Ind.Code Ann. § 11-10-9-2 (West Supp.1988) (emphasis added). Although the regulations and directive are founded on a statute, the language of this statute shows a clear intent by the state to avoid imposing substantive limitations on officials' discretion. Moreover, the language and nature of the directive is more consistent with internal procedure than the creation of substantive rights. Like the state regulations in Olim, 461 U.S. at 250-51, 103 S.Ct. at 1748, the state and prison regulations in Kentucky Department of Corrections, 109 S.Ct. at 1906-07, and the prison regulations in Miller, 804 F.2d at 424, 427, the directive here has set forth procedures and criteria for the designated prison official to follow, but such procedures were not meant to protect against deprivation of a substantive right; rather they are geared toward ensuring efficient processing of requests for leave, protecting prison security, and encouraging uniformity of personnel actions. The directive states that its purpose is to "establish a procedure that defines staff responsibilities relating to notification of emergency (death in the family) telephone messages ...," which strongly suggests it was intended merely to govern internal policies. See Kentucky Department of Corrections, 109 S.Ct. at 1911.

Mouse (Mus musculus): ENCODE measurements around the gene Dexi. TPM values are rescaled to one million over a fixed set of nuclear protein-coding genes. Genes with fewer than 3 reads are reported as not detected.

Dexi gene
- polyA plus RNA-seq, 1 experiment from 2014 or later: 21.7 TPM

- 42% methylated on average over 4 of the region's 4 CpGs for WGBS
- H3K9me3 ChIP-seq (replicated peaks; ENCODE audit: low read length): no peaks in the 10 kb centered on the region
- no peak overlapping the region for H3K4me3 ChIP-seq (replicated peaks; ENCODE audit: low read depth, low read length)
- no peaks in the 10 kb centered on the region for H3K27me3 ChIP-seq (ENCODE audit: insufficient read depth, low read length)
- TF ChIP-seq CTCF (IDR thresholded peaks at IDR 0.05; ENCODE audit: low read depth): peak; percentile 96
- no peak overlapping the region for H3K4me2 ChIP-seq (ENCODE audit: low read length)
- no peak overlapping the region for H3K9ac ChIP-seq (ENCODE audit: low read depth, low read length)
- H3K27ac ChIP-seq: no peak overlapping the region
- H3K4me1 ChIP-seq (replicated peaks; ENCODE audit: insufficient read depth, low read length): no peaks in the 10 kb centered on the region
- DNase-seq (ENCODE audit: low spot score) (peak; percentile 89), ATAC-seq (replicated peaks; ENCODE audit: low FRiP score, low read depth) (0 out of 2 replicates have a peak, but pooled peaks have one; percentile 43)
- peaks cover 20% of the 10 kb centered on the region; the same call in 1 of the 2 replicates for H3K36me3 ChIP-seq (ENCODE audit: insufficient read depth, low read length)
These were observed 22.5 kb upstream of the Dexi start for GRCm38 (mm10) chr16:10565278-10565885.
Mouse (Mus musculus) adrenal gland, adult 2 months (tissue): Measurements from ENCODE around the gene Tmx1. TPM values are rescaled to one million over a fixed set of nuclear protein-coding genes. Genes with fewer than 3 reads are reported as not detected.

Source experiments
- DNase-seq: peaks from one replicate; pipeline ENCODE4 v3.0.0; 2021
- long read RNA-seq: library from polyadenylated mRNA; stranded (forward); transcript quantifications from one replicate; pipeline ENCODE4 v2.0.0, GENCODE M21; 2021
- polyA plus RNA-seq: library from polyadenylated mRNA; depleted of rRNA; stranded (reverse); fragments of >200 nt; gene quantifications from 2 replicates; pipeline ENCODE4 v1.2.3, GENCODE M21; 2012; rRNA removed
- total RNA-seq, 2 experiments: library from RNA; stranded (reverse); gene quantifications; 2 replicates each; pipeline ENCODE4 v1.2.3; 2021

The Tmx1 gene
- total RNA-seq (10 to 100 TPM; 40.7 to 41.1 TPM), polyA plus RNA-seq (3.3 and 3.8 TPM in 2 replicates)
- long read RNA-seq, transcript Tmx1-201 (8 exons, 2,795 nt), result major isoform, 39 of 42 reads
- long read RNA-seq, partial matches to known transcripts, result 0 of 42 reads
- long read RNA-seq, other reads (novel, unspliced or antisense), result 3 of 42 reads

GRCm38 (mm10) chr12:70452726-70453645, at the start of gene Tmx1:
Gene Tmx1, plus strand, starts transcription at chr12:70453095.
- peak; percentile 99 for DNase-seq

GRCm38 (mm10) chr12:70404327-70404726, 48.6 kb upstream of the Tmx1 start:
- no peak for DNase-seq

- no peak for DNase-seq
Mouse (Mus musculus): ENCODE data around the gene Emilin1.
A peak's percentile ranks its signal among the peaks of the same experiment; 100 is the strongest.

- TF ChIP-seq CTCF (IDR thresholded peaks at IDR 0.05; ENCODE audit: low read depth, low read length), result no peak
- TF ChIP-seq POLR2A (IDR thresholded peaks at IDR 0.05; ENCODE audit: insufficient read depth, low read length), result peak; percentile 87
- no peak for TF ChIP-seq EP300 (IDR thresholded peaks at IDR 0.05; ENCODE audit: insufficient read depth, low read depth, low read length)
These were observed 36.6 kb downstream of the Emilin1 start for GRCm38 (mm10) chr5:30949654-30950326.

This is obviously an area of prison administration where courts should not read in restrictions on the exercise of executive discretion. Prison officials must be accorded broad discretion in determining whether prisoners will be allowed to temporarily leave an institution during their sentence.
In sum, the Indiana administrative code and WCC directive do not create a liberty interest that would entitle Merritt to constitutional due process protections.
The superintendent was entitled to judgment as a matter of law because Merritt did not have a liberty interest in attending his "step-father's"6 funeral and the district court's grant of defendant's motion for summary judgment is AFFIRMED.
The district court dismissed the suit against defendant in his official capacity as barred by the Eleventh Amendment, and Merritt does not appeal that determination